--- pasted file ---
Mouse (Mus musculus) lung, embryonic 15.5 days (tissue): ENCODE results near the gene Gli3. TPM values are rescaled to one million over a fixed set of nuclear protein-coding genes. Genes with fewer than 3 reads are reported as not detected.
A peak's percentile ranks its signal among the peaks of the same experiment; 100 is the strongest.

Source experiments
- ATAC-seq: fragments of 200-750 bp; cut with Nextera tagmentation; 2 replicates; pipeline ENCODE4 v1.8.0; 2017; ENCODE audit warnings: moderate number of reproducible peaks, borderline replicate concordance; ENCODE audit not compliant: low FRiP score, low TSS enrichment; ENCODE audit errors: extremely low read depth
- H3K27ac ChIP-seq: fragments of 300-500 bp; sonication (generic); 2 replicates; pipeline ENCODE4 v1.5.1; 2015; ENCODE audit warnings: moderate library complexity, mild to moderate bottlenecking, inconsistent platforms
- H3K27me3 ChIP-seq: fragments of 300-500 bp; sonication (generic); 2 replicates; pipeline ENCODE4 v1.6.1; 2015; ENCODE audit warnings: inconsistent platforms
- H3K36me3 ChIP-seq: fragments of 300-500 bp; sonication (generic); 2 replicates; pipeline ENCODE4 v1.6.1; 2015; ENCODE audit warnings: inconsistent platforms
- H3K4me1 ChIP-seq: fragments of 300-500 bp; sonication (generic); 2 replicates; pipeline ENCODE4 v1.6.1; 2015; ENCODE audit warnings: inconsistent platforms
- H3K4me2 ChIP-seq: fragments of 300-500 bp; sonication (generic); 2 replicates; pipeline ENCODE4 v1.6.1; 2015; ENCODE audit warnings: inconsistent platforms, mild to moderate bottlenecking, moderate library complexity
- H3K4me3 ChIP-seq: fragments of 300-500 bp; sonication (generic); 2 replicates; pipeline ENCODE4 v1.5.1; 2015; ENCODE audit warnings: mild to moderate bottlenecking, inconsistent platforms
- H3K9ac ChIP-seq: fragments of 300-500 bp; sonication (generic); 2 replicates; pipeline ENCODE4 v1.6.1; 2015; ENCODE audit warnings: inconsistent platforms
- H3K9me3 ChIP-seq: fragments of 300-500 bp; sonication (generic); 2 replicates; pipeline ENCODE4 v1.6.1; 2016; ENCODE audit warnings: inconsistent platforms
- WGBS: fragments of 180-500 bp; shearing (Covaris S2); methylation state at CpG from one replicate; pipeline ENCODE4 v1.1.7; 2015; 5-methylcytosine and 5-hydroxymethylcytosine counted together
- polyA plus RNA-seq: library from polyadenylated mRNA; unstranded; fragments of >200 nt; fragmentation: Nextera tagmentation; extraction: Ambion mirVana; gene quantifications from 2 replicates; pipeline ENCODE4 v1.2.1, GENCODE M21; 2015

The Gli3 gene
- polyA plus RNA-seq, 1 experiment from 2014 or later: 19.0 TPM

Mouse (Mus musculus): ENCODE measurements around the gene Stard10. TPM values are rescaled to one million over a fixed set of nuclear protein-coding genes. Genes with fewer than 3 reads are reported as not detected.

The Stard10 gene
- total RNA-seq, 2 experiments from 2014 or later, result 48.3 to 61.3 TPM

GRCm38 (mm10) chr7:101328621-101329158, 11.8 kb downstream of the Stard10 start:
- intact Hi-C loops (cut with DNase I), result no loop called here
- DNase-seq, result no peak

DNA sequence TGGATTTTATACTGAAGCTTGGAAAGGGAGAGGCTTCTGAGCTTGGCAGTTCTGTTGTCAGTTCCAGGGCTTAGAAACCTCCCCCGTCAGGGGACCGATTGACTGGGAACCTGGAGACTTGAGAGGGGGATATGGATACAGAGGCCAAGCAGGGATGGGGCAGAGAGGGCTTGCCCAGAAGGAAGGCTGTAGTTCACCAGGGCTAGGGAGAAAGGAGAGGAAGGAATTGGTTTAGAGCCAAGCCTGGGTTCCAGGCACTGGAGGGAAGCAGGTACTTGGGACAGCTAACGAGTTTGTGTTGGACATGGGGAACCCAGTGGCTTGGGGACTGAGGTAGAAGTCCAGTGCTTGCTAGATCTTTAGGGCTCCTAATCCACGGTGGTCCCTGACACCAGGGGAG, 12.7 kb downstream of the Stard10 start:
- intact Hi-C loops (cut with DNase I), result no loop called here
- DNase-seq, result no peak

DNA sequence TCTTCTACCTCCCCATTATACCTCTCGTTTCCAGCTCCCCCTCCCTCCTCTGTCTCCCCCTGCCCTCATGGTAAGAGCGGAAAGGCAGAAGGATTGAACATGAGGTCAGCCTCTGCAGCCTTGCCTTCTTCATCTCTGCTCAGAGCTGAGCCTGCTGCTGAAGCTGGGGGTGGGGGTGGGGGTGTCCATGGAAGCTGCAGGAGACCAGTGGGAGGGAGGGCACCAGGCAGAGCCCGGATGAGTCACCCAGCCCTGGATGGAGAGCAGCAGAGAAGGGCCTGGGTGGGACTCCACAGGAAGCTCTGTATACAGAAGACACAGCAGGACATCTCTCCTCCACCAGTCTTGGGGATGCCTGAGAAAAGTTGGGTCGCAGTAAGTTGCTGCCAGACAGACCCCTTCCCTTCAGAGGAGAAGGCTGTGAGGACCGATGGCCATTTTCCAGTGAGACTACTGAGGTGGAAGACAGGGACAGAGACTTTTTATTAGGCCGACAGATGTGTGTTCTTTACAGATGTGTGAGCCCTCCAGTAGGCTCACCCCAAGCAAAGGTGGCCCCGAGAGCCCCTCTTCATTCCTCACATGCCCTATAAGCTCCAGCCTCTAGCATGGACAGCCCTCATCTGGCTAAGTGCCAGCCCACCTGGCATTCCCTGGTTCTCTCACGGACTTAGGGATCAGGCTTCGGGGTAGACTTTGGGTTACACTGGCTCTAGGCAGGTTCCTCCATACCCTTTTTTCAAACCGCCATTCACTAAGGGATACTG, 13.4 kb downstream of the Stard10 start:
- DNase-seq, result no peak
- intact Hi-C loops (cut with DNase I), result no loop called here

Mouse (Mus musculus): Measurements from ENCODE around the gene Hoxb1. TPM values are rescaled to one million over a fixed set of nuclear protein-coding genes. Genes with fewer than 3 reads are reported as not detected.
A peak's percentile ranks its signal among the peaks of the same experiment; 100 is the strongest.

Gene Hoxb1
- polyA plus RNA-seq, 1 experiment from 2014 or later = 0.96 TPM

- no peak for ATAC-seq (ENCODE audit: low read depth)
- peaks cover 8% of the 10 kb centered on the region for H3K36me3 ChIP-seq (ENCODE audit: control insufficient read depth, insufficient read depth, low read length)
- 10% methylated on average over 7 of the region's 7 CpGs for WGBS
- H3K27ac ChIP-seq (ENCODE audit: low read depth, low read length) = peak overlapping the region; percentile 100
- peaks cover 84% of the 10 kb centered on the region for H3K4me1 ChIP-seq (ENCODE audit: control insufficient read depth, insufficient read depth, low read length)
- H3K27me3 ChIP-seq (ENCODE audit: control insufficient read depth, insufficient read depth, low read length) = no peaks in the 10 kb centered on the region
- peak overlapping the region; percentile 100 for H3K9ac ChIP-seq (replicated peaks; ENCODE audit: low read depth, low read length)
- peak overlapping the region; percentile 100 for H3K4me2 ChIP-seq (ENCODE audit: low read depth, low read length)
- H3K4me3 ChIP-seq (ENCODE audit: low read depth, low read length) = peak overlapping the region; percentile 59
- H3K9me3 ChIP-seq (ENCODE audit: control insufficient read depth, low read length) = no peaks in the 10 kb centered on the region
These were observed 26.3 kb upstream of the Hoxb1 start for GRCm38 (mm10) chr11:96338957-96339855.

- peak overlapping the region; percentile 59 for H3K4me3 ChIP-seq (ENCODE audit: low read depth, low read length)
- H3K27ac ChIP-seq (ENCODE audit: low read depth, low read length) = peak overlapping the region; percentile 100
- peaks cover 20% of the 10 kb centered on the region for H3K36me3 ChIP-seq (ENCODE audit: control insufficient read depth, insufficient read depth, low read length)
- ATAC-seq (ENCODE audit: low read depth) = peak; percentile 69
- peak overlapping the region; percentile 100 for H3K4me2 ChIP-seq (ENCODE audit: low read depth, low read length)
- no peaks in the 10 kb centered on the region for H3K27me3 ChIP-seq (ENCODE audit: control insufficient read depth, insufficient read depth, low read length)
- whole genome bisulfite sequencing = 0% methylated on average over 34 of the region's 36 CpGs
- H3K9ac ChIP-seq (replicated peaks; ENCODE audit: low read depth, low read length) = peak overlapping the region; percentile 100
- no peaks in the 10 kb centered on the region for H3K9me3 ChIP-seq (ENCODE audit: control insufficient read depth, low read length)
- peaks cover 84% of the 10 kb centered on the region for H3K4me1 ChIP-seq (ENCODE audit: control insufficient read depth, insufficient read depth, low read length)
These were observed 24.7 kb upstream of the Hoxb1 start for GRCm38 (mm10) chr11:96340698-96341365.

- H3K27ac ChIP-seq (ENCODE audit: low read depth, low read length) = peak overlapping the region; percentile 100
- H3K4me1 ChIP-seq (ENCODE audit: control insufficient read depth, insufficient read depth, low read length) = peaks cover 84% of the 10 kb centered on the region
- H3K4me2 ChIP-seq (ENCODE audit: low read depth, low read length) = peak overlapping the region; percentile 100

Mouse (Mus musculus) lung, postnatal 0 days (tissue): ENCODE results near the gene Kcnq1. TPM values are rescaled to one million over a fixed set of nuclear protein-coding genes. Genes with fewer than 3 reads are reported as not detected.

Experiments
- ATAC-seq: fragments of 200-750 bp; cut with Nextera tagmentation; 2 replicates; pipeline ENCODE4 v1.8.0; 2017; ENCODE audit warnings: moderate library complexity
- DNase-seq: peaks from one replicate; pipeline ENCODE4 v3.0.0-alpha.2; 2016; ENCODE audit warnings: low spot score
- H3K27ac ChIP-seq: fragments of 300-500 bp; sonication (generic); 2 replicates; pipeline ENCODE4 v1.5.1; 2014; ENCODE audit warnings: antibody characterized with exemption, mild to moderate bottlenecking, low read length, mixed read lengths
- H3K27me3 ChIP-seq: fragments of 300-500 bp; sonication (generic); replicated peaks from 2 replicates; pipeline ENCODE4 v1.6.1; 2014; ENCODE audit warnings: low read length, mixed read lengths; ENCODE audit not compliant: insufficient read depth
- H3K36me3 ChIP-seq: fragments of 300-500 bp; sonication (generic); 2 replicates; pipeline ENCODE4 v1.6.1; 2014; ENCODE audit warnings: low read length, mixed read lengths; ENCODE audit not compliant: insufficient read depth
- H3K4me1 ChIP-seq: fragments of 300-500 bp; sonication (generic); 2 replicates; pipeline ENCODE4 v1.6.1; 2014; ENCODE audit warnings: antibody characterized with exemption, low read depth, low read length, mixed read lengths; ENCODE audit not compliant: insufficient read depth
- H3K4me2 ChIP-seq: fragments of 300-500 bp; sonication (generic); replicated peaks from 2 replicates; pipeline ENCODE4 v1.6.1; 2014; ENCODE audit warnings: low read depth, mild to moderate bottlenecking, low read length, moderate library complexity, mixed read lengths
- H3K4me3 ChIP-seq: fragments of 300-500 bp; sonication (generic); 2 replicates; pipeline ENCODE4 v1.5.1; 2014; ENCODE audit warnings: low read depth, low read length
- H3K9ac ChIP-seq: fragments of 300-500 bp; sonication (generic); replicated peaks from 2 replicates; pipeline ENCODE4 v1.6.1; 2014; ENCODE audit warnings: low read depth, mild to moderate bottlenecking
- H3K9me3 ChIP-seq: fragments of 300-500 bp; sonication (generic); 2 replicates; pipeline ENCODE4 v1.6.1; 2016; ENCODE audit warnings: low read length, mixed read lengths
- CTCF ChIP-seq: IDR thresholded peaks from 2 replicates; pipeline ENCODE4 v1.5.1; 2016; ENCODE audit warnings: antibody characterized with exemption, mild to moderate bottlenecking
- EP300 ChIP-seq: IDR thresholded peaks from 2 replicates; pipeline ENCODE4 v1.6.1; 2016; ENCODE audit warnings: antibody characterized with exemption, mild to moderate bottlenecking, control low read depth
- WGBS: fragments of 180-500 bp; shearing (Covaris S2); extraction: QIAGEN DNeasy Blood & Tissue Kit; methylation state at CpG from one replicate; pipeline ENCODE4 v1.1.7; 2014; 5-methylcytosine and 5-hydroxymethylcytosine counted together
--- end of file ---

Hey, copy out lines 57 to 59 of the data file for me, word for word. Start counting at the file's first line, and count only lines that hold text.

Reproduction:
- H3K4me2 ChIP-seq (ENCODE audit: low read depth, low read length) = peak overlapping the region; percentile 100

Mouse (Mus musculus) lung, postnatal 0 days (tissue): ENCODE results near the gene Kcnq1. TPM values are rescaled to one million over a fixed set of nuclear protein-coding genes. Genes with fewer than 3 reads are reported as not detected.

Experiments